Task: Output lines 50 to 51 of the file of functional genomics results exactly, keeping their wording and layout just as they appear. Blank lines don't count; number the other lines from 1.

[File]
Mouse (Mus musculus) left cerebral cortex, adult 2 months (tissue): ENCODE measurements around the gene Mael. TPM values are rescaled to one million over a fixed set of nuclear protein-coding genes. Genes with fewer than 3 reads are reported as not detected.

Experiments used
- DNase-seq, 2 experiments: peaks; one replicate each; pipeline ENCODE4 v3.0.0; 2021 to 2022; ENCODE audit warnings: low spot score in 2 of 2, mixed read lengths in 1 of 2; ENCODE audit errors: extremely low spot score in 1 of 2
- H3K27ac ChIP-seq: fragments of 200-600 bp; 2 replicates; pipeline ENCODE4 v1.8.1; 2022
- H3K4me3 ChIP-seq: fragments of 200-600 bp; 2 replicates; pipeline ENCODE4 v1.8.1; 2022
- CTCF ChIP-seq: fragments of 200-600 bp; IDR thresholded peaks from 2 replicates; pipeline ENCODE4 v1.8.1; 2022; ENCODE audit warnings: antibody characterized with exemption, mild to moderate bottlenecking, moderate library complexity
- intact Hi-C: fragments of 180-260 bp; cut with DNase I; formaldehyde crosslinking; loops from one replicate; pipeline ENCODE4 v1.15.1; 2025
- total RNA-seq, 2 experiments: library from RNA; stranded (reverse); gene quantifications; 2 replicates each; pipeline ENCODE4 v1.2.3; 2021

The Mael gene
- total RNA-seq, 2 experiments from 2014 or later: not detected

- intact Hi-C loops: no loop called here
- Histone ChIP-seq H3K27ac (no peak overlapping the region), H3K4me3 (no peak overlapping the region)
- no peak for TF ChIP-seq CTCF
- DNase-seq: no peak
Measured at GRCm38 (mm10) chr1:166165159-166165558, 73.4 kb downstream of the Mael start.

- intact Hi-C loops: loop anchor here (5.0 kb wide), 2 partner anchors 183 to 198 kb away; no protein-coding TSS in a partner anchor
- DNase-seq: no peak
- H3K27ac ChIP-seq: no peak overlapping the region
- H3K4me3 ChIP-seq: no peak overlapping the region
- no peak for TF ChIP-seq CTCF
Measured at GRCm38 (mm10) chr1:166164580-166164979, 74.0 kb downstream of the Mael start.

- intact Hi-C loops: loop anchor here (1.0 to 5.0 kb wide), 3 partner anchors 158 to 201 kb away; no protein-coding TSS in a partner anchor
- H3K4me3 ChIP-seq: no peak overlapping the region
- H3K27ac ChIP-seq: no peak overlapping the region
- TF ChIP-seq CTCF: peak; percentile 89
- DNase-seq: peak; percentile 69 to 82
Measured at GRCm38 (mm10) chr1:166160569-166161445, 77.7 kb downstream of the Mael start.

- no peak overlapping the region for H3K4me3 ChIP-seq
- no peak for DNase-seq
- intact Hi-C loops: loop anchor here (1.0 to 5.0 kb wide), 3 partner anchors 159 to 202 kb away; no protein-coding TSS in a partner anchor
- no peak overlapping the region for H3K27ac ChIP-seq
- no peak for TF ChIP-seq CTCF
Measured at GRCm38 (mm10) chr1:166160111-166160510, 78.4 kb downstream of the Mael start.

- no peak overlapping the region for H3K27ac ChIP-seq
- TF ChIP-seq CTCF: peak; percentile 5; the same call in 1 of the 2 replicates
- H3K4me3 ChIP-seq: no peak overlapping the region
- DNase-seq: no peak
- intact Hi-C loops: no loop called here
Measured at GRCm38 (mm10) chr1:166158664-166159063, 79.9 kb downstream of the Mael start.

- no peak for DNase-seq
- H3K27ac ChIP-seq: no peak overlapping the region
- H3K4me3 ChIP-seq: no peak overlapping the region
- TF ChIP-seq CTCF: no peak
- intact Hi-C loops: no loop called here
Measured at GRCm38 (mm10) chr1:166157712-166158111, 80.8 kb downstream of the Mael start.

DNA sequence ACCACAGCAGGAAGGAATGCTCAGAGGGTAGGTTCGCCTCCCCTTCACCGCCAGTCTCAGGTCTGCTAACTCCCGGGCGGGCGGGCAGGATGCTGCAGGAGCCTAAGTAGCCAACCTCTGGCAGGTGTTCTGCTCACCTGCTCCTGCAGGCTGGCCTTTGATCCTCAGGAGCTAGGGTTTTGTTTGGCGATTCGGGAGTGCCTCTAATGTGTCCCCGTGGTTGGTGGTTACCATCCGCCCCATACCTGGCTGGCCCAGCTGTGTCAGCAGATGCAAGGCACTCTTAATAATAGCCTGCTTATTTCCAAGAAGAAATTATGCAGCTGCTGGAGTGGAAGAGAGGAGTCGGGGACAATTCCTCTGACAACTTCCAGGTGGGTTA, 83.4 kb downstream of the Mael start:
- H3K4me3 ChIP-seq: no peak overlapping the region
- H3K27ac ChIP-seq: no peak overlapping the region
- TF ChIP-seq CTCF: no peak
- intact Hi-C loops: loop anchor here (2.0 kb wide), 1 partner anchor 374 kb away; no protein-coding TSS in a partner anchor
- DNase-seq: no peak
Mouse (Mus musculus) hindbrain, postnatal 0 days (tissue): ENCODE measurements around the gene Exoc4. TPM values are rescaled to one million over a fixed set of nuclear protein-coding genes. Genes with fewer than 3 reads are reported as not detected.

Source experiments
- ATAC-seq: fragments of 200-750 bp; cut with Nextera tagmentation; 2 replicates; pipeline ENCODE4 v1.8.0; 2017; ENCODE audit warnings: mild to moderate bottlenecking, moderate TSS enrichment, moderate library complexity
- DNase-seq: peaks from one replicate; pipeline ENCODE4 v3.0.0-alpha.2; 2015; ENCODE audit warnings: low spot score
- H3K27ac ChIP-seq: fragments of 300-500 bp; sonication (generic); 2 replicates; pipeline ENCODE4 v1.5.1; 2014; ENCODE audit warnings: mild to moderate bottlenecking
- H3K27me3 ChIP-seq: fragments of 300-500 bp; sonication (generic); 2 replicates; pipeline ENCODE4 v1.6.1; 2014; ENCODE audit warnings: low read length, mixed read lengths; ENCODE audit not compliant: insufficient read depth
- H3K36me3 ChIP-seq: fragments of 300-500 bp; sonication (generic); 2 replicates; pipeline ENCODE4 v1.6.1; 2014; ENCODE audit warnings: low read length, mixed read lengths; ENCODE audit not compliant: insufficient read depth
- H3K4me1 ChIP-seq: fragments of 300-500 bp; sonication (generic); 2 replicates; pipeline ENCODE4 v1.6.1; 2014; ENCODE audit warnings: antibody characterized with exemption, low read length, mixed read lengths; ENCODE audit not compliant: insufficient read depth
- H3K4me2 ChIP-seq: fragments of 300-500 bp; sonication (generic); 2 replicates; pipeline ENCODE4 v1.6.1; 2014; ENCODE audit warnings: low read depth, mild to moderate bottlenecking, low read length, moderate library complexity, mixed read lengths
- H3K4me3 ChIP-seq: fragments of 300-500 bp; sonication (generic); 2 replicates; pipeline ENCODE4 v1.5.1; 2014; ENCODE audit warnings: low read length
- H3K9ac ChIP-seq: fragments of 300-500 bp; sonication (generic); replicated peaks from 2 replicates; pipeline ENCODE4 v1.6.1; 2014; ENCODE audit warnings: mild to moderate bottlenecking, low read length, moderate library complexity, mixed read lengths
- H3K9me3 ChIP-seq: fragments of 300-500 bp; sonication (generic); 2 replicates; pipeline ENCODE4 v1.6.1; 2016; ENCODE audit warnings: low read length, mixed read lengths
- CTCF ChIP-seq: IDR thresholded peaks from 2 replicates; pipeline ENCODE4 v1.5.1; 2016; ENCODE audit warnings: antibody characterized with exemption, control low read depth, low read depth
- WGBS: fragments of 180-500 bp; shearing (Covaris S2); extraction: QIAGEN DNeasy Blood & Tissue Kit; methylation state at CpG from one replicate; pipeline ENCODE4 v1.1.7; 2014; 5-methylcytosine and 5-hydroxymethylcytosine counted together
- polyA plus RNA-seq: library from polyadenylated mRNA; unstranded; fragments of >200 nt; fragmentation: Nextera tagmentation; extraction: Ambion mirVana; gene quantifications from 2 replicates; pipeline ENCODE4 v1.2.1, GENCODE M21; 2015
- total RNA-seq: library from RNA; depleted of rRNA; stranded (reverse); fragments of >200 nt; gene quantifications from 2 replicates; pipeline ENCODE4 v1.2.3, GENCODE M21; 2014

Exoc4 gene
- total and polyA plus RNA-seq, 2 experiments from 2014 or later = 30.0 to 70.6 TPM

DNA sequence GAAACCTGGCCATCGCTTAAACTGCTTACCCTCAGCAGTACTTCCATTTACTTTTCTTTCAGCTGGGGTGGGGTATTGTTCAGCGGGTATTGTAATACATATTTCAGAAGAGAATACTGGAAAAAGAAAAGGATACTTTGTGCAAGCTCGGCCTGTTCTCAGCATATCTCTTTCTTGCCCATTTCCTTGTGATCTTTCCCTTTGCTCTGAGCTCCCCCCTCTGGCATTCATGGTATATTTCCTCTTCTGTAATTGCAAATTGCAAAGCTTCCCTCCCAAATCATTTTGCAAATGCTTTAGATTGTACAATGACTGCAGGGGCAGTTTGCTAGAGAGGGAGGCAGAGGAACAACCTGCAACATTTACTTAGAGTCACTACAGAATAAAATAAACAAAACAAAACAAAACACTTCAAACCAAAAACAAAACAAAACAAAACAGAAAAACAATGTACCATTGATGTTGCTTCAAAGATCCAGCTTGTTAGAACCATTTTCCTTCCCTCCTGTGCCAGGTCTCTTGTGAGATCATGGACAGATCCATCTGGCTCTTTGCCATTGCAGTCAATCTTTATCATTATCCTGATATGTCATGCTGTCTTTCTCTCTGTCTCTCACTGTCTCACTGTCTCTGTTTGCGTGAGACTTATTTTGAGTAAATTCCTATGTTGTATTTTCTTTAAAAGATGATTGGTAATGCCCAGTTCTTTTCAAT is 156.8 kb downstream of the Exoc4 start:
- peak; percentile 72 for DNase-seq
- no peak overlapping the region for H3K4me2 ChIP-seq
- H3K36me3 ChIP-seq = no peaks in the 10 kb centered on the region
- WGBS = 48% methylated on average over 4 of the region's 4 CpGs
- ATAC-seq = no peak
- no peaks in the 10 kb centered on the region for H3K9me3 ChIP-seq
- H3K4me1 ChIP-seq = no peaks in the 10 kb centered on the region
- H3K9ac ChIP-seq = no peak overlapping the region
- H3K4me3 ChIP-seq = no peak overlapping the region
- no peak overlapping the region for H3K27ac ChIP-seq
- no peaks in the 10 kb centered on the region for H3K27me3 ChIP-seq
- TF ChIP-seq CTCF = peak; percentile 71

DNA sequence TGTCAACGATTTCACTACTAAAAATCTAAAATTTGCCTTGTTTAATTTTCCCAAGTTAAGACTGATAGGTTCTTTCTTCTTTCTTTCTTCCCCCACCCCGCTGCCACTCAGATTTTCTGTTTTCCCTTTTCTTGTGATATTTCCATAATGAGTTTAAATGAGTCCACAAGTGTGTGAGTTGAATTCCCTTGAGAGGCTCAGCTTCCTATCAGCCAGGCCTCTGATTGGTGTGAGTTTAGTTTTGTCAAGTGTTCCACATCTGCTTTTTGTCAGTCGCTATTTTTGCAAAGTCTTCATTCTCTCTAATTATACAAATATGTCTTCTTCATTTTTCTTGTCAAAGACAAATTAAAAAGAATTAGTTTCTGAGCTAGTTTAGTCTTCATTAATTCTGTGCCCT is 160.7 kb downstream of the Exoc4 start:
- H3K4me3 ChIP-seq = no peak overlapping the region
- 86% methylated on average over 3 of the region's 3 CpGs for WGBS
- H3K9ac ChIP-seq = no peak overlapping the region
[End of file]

- intact Hi-C loops: loop anchor here (2.0 kb wide), 1 partner anchor 374 kb away; no protein-coding TSS in a partner anchor
- DNase-seq: no peak